Ultraviolet radiation is a well-known strong disinfectant damaging DNA molecules and inhibiting bacterial replication. High-energy part of UV radiation, produced by atmospheric pressure plasmas, is most potent. However, its intensity is usually insufficient for effective treatment.
Heat produced by atmospheric plasmas, such as the ones of piezoelectric direct discharge, is generally low, reaching temperatures of only 30-50 C. However, the microscopic points, where the discharge filament contacts the surface, are very locally overheated and sterilized. Still, they cover insignificant surface area producing insignificant disinfection.
Advantages of disinfection with atmospheric pressure cold air plasmas
Exceptional disinfection properties of plasmas are well known and documented. Atmospheric pressure plasmas, and especially the plasma of the piezoelectric direct discharge, have demonstrated a strong disinfection capacity. Comparing to the standard disinfection and sterilization methods using pressurized hot air of 170 C, pressurized hot water vapor of 120 C, wet chemistry, or low-pressure plasmas, the cold atmospheric pressure air plasmas offer the following advantages:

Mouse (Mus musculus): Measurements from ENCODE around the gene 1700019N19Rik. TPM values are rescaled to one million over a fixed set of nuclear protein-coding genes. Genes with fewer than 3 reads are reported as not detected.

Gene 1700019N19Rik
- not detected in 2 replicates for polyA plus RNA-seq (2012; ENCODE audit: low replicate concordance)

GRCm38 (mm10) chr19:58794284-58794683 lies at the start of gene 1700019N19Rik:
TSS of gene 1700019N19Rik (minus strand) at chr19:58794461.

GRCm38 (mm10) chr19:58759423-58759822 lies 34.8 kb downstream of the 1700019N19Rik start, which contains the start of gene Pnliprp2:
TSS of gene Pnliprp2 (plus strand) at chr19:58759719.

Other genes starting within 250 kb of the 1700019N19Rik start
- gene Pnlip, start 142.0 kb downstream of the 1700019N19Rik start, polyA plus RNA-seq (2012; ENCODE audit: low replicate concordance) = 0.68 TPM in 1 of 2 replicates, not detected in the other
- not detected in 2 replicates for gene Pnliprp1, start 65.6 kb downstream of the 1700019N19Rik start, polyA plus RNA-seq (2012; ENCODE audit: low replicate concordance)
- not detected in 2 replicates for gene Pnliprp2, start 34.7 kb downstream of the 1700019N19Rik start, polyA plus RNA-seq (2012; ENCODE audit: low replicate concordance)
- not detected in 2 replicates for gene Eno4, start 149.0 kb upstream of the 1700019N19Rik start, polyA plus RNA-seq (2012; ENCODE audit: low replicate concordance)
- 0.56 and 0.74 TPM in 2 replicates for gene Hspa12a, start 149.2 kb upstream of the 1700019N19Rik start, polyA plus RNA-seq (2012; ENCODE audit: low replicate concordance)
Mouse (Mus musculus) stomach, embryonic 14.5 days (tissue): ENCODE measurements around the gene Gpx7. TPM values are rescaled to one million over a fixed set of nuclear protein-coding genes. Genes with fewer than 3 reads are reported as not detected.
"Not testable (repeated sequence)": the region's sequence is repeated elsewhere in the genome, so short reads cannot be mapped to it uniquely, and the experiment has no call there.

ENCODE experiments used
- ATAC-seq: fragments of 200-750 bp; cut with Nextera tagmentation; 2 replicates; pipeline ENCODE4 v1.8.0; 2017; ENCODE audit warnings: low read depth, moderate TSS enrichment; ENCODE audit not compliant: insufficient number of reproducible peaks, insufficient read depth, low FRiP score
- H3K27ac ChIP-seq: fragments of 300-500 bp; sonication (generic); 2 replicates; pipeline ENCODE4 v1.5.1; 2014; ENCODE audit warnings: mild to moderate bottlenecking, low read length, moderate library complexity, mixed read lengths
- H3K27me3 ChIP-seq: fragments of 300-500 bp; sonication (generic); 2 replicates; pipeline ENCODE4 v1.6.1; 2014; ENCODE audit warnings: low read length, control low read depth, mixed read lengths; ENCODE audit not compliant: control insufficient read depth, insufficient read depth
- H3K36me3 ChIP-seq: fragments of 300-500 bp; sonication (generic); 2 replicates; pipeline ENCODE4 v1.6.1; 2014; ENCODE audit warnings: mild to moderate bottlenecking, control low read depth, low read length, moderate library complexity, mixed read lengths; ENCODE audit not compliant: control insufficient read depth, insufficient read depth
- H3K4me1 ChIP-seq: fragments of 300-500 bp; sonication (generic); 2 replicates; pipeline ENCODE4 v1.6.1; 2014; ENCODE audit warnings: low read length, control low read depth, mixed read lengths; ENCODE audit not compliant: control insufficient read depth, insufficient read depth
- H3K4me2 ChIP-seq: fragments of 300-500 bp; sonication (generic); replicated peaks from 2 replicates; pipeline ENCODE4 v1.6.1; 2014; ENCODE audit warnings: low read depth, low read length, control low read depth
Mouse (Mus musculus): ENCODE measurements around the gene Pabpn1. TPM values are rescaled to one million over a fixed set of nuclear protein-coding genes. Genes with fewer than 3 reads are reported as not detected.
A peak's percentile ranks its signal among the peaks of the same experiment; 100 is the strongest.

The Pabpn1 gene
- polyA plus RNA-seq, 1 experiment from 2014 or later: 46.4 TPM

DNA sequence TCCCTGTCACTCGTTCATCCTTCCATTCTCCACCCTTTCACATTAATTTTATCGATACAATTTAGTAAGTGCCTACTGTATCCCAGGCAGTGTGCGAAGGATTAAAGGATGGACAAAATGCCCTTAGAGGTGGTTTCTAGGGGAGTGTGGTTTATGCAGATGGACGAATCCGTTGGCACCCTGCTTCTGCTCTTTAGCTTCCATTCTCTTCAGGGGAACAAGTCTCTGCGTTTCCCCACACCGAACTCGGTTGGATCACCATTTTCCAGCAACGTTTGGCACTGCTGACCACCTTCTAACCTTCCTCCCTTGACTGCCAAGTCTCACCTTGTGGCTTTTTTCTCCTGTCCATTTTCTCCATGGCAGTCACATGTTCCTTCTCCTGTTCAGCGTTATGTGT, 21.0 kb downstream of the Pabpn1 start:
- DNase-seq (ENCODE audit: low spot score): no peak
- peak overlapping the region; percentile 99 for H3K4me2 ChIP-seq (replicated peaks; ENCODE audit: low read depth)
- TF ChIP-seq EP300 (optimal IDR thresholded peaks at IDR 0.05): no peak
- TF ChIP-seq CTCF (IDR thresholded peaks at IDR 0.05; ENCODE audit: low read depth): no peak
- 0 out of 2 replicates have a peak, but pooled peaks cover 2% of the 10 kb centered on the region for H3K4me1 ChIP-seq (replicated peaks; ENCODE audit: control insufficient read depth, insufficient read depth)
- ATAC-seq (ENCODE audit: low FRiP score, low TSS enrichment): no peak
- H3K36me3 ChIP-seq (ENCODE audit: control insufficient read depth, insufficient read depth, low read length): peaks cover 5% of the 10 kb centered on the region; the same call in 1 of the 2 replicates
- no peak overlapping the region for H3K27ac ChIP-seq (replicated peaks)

- Treatment at the atmospheric pressure enables disinfection of objects that can be damaged by vacuum or overpressure
- No expensive vacuum or pressurized chambers and pumps
- No wet chemistry
- Ultra-fine cleaning, no residues
- Low operating temperature
- Gentle treatment of sensitive surfaces, including living tissues and open wounds
- Air or cheap non-toxic working gases
- Environmental friendliness
Plasma disinfection by relyon plasma GmbH
To cover a wide spectrum of medical and laboratory applications, Relyon Plasma GmbH developed a Piezoelectric Direct Discharge (PDD) Technology, which enables construction of exceptionally compact and cheap plasma generators, well suited for plasma disinfection and sterilization. This technology is still very new, but it already found many applications. We constantly search for new application areas and develop specialized plasma instruments. Currently we offer the following universal plasma generator:
- piezobrush® PZ2 is a low power handheld plasma generator. It enables manual plasma processing work in laboratories. It can create corona and dielectric barrier discharges and apply them for disinfection as well as for precision ultrafine plasma cleaning and chemical functionalization of small components.